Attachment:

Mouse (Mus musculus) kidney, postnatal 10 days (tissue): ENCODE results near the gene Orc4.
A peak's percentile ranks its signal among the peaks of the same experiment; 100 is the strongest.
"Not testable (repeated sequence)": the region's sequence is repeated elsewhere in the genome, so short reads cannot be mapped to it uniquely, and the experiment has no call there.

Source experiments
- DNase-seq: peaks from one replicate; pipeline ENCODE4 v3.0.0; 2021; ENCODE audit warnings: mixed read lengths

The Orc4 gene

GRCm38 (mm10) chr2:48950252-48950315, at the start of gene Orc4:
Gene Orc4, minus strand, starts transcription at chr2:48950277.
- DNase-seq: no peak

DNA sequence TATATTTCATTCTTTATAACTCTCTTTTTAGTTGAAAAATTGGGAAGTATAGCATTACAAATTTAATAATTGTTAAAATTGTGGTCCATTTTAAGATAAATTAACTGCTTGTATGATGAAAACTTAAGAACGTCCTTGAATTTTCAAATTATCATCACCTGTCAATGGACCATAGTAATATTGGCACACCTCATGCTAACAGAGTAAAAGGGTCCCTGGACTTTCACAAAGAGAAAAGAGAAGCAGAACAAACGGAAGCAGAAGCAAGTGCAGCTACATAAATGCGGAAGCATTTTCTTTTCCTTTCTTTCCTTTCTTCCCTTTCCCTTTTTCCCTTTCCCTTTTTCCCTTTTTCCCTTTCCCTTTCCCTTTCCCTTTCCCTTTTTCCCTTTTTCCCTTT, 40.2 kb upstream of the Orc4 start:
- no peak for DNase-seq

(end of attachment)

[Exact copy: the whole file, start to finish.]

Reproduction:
Mouse (Mus musculus) kidney, postnatal 10 days (tissue): ENCODE results near the gene Orc4.
A peak's percentile ranks its signal among the peaks of the same experiment; 100 is the strongest.
"Not testable (repeated sequence)": the region's sequence is repeated elsewhere in the genome, so short reads cannot be mapped to it uniquely, and the experiment has no call there.

Source experiments
- DNase-seq: peaks from one replicate; pipeline ENCODE4 v3.0.0; 2021; ENCODE audit warnings: mixed read lengths

The Orc4 gene

GRCm38 (mm10) chr2:48950252-48950315, at the start of gene Orc4:
Gene Orc4, minus strand, starts transcription at chr2:48950277.
- DNase-seq: no peak

DNA sequence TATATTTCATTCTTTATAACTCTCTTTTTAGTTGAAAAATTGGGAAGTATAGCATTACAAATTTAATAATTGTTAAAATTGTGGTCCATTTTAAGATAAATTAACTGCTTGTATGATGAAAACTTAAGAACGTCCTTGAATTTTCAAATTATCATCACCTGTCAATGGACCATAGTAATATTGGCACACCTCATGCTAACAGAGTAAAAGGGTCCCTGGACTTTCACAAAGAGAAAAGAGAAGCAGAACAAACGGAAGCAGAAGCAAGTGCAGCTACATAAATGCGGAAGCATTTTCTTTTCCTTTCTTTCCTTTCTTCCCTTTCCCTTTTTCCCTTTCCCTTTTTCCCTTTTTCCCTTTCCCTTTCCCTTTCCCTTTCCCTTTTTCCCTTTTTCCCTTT, 40.2 kb upstream of the Orc4 start:
- no peak for DNase-seq